Conditions of Use
The book is a comprehensive companion to the Republic, with a helpful introduction to the main questions and structure of Plato's masterpiece. It struck me that every argument of the Republic receives some consideration, and the most important... read more
The book is a comprehensive companion to the Republic, with a helpful introduction to the main questions and structure of Plato's masterpiece. It struck me that every argument of the Republic receives some consideration, and the most important arguments are given thorough treatment. At times McAleer formalizes Socrates' arguments, though this is not his only mode of exegesis. He regularly makes connections from earlier in the work, both recalling topics as they recur, and making explicit themes first-time readers might otherwise miss. McAleer's book is comprehensive in another respect, too: throughout each chapter he regularly references other figures in the history of philosophy (e.g. Kant, Freud, Confucius). He then ends each chapter with several recommendations for further reading with those earlier references in mind. McAleer doesn't merely list these resources, but offers brief commentary on each item, inviting readers to explore topics and figures beyond the Republic in a more focused way.
The book is accurate and uncontroversial as a reading of the Republic. As appropriate the author makes connections with other figures, accurately representing their views without overburdening the reader with unnecessary detail.
Since this is a commentary on an ancient text, it is far less likely to become dated than other textbooks in the open-access library. In the course of explaining some argument or philosophical theme, McAleer often makes reference to our contemporary culture. For example, he explains the straw-man fallacy by reference to our sometimes impoverished political discourse about abortion. Moreover, several of the chapter titles and subheadings within chapters use colloquial language in order to make clear to readers the upshot of what's happening (e.g. "Adeimantus Ups the Ante"). One wonders if some of the references may be (or become) a little dated (e.g. the 1998 film The Big Lebowski), but for the most part they are helpful to make things more accessible to students today.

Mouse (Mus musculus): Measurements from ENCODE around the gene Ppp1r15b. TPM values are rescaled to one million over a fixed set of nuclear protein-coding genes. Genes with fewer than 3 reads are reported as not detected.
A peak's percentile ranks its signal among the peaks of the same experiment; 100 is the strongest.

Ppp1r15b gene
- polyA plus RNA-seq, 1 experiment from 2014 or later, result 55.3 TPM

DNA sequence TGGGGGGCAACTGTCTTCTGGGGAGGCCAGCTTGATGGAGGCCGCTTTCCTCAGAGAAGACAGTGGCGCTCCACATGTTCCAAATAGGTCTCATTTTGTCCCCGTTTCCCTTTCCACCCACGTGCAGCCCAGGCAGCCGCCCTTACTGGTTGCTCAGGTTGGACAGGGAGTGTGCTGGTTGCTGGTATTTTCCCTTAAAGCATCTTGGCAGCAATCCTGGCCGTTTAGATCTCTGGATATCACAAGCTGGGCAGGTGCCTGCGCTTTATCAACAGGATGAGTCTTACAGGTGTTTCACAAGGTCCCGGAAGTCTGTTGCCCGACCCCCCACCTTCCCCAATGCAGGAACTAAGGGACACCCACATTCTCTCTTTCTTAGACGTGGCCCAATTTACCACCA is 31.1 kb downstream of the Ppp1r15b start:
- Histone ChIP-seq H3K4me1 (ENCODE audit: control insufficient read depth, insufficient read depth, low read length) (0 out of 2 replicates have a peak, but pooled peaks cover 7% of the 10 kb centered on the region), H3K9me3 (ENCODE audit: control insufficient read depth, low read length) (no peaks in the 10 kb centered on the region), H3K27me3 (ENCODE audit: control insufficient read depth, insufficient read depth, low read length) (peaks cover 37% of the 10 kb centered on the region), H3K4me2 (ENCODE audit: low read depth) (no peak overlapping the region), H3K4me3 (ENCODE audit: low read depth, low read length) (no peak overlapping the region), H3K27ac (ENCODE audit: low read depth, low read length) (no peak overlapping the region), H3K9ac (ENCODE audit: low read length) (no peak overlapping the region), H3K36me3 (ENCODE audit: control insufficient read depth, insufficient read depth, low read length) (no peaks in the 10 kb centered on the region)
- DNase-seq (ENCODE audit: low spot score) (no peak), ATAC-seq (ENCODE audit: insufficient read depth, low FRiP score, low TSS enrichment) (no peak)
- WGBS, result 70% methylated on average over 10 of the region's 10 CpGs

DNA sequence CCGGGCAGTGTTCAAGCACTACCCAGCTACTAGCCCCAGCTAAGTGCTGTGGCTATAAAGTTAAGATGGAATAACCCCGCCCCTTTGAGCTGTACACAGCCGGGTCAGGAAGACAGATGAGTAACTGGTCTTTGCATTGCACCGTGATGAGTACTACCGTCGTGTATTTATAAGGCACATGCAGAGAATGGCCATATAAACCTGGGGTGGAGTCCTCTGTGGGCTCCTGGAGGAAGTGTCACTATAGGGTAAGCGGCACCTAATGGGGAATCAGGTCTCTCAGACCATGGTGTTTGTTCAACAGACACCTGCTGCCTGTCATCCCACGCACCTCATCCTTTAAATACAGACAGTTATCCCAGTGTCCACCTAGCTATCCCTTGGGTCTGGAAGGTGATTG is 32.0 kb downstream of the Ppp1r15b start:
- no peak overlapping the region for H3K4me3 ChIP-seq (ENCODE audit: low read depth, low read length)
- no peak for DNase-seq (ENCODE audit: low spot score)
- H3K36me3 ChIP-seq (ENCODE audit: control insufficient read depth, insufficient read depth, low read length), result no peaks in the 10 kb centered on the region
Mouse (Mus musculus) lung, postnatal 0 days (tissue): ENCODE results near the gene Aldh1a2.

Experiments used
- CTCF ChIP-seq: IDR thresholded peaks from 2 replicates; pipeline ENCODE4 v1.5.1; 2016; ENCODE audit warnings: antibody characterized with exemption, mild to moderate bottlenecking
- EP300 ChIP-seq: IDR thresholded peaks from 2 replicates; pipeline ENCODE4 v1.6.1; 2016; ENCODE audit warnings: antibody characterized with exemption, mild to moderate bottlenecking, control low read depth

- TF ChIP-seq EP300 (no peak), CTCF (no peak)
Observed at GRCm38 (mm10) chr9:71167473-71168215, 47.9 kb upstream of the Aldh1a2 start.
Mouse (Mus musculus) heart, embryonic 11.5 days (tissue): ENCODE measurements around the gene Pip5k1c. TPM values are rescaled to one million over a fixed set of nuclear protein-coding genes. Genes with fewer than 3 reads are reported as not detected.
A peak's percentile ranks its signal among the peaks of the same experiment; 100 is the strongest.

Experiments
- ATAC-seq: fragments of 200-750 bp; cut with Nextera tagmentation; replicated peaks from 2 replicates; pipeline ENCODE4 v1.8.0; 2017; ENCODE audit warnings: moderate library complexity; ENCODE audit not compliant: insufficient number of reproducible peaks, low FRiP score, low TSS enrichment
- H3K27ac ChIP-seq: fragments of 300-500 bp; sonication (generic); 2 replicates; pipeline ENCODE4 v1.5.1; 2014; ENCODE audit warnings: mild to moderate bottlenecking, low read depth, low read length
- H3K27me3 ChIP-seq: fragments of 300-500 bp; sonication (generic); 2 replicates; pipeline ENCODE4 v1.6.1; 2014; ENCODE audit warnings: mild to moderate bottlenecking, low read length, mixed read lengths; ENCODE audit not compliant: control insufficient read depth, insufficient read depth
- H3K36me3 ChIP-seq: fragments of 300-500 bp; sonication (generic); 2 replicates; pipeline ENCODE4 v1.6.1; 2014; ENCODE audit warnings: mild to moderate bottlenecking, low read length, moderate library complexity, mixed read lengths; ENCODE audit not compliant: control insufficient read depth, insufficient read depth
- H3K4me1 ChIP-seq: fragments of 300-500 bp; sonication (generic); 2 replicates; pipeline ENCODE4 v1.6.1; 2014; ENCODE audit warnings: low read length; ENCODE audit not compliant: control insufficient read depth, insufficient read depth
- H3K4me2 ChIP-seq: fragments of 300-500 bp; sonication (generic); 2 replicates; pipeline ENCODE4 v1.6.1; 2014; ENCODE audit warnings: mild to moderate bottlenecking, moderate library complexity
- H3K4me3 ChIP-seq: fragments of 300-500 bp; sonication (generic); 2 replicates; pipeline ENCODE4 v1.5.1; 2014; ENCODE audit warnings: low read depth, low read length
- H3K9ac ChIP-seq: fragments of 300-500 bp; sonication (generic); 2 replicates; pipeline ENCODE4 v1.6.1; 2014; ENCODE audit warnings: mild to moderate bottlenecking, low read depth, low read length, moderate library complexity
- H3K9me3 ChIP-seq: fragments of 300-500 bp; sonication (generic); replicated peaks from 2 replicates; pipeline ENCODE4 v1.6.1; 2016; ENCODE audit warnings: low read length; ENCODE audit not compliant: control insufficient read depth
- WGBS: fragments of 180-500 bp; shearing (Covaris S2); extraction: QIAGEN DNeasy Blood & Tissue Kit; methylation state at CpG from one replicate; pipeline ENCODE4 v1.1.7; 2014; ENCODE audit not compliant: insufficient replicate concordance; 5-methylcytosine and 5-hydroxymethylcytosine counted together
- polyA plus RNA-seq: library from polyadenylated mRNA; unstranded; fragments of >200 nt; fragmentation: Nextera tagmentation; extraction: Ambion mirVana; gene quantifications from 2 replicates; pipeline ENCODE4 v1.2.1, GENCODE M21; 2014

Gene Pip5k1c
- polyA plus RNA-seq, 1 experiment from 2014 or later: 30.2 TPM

McAleer's writing is both clear and accessible. He supplies important background information almost seamlessly in the course of his exegesis on the text of the Republic.
I discerned no internal inconsistency with respect to the content of the Republic.
Early in the book the author notes that he will not ordinarily distinguish between Plato and Socrates. In the course of his exegesis, however, he regularly--indeed, more often than not, by my count--does observe an appropriate distinction between Socrates and Plato. The former is a speaker within the dialogue who presents specific arguments and makes various proposals throughout, while the latter is the author weaving the whole dialogue together. McAleer very regularly indicates this by saying, "Plato has Socrates argue" such-and-so, or simply focuses on what Socrates says, by contrast with noting Plato's overall use of metaphor, dialogue, and so forth. Since the author's practice seemed to distinguish the two in ways I think are appropriate, I was surprised by the insistence that distinguishing them is, for the most part, not necessary. This struck me as a mild inconsistency in attribution.